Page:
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ning and gradual growth of a new knowledge, with the bright interplay of question and answer, with the kindly hint and the shrewd guess, with the perpetual seeking and finding, with the hunt and the capture, with the constant correction of each other's bearings, with the coming to branching paths 'in the wanderings of careful thought,' with the sympathetic reception of truth and the collective enthusiasm for beauty.

3. Mechanical Methods. The third 'peccant' humor which at present infects the body of education is the employment of Mechanical Methods. These methods were perhaps not at first mechanical; they have become so by degeneration in the hands of merely imitative persons. If a method is not thoroughly assimilated by the teacher, so as to become a living part of his own mind, if it does not marry itself willingly to his own thought and his own habits, if it is adopted as a mere plan for saving himself trouble, and for escaping from his usual amount of work, it has a tendency to degenerate into a kind of machine, into something that can not call forth thought and mental activity from his pupils.

Again, our schools try to cultivate the art of clear and adequate expression in speech and in writing. But, losing sight of the true end, and of the right means to that end, and having lost the inspiration of the vital force which creates the art, their attempts dwindle into a mere set of imitations and a code of petty rules, into the bastard arts of "composition on the one hand, and 'elocution' on the other; and young people are urged to acquire what is called a style without regard to the subject matter they have to think about, or the soul that must give expression to the thought.

Once more, our mechanical methods blind us to the necessity of seeking to analyze our subjects in the fullest manner, and so to arrange the steps that the children may go up with ease and pleasure. We are constantly giving knowledge prematurely; we are every day anticipating results which the child will reach for himself; and all our pupils suffer in their brains from the malady of the day-imperfect digestion.

4. Didactic Teaching. The fourth disease which is chronic in our modes of instruction is what may be best described as the Didactic Disease. It may seem strange to classify what looks like the essential condition of all teaching, or indeed as teaching itself, as the base and the enemy of it. But I employ the word didactic here to indicate two things, both of which are inconsistent with good and sound teaching. One is the presentation of results with subsequent analysis and explanations of them; the other is what goes by the name of telling, in opposition to eliciting or educing. Now, if a pupil can be led along the right path of induction, and arrive at these results by the motion of his own mind, the results remain with him for ever, and are a new power for the acquisition of more; whereas we never can be quite sure whether the pupil has appropriated, in a thorough-going and healthy way, the conclusions which were at first presented to him as such, and afterward explained and apologized for. Again, it is plain that knowledge given is one of those dangerous gifts which, in the language of Wordsworth,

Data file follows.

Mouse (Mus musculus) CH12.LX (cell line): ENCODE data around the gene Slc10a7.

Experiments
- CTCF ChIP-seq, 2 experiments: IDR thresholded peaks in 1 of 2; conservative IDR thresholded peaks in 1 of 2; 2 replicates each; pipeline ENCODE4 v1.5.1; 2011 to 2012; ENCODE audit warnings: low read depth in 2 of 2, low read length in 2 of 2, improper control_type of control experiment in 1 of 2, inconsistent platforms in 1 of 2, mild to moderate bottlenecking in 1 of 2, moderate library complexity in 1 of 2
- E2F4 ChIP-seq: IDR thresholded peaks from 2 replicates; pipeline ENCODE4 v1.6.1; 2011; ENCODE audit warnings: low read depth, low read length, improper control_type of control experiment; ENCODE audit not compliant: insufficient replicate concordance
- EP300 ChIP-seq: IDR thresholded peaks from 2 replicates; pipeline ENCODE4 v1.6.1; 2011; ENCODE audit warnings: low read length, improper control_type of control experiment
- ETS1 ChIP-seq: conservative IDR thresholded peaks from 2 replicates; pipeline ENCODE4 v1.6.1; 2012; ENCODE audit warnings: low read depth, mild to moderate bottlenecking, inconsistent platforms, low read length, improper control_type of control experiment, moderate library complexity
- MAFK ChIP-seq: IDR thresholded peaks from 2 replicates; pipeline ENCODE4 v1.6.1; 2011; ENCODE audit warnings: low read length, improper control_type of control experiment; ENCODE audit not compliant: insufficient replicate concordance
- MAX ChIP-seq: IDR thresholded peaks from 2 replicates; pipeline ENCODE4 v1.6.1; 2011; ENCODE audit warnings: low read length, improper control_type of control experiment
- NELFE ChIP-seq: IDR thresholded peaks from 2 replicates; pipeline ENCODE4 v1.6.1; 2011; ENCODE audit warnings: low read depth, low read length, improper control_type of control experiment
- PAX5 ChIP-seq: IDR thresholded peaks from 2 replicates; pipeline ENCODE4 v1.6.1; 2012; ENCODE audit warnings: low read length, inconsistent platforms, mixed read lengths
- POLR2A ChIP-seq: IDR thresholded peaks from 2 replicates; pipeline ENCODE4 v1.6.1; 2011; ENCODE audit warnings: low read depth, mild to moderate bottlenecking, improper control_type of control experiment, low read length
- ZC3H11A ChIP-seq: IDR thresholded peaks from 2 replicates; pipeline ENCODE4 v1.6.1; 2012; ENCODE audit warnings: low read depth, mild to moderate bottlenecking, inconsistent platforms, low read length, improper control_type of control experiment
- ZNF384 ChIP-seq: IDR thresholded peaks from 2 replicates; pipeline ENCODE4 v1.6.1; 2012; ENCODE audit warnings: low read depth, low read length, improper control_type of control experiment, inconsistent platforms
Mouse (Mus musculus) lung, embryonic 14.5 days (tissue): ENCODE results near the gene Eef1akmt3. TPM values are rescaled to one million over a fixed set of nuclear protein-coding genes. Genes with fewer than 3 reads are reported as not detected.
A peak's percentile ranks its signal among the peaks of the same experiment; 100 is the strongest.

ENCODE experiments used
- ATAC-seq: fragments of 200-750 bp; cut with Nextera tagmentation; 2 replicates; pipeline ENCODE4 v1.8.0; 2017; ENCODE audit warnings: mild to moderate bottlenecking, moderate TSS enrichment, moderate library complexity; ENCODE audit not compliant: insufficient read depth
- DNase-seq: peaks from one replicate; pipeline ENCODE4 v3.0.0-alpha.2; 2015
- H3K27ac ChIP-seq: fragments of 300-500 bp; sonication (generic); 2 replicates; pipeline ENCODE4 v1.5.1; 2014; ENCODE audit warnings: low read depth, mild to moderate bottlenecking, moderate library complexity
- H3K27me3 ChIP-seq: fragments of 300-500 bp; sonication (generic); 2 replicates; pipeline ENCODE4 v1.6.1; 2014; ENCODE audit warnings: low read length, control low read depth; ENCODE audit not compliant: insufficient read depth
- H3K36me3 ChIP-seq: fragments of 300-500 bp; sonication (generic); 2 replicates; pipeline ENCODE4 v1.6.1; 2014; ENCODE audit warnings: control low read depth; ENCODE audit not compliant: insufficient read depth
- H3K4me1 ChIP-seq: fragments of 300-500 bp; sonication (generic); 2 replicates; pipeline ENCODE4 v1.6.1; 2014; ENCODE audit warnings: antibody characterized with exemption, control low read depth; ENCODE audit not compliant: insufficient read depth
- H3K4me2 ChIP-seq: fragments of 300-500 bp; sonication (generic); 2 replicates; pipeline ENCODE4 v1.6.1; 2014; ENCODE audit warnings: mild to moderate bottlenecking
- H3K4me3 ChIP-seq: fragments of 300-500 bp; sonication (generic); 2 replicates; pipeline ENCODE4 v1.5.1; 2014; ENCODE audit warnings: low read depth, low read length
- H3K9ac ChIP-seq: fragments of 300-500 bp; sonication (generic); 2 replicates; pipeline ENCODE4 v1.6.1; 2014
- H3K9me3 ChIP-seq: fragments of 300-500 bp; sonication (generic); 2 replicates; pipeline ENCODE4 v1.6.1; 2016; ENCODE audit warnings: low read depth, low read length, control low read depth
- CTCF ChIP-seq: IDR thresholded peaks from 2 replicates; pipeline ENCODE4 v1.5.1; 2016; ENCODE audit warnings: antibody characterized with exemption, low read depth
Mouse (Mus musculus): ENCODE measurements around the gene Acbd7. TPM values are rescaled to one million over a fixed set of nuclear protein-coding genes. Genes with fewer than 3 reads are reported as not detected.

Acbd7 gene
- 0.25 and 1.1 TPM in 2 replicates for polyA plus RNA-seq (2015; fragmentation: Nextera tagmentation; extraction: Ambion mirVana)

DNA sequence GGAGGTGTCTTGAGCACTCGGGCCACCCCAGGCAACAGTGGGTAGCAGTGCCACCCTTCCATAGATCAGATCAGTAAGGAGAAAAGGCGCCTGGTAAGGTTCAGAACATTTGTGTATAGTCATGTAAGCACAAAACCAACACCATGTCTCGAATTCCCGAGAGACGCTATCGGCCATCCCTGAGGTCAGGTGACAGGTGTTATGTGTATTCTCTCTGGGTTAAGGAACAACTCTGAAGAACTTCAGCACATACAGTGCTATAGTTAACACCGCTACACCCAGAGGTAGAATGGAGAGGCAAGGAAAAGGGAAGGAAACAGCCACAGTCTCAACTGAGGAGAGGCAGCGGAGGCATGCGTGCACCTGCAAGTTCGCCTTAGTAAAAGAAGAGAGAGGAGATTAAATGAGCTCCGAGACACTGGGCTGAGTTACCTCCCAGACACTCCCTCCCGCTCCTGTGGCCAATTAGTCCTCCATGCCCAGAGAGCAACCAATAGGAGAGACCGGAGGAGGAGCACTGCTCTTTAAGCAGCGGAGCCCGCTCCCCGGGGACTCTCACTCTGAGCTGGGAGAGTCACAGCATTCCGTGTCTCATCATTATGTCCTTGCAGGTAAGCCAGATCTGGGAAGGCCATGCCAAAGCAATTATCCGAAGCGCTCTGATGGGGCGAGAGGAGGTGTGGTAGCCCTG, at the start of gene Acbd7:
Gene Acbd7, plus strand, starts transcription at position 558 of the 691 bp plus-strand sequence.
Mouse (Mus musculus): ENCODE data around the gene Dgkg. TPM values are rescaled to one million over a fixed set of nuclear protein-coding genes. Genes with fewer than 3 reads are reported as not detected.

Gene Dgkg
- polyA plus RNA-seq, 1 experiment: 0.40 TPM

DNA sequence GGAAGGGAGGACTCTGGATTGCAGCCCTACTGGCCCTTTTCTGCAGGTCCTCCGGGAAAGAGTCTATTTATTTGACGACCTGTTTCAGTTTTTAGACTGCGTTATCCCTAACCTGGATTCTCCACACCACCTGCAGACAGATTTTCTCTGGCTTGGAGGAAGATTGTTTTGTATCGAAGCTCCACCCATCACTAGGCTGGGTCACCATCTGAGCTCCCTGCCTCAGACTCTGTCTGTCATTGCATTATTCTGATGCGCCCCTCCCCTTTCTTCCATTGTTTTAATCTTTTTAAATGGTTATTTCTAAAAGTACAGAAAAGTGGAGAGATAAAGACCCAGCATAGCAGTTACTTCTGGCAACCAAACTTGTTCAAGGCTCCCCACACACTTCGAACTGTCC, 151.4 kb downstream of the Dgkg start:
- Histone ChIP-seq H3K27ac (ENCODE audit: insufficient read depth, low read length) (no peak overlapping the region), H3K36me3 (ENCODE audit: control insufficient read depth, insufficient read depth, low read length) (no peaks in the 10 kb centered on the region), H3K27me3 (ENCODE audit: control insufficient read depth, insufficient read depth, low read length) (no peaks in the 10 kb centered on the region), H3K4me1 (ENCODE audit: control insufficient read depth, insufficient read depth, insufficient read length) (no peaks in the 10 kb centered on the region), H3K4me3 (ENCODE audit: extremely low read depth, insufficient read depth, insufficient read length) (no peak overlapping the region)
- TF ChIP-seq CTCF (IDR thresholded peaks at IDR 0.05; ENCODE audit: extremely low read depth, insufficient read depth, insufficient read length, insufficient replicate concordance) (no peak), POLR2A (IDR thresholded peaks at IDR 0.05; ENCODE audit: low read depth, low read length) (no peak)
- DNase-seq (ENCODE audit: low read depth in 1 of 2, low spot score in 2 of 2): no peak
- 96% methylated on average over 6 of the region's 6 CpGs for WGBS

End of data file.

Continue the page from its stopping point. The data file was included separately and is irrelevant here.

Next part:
are not to be given,' and that, in this region also, the eternal law of value rules beyond contradiction. You must pay for every thing that which it is worth.' If you get your knowledge for nothing, it is worth exactly that and no more. In fact, there is no more room or ground of existence for didactic teaching than there is for didactic poetry. Both education and poetry are believed, and rightly believed, to be perpetually attended by delight and a healty up-building of the mental frame; both lose that healthy and edifying delight in exact proportion to the presence of the consciously didactic element. The process of giving on the one hand and taking on the other—the process of telling and listening, of learning by heart, repeating and hearing—this process goes on until the minds of both teacher and pupil are beaten hard like a macadamized road, and it would be as useful to cast fresh seed on the one as on the other. Wonder and curiosity and interest are left outside, waiting on the wrong side of the school door; and they have to wait there until they rejoin the child in the fields or by the river side.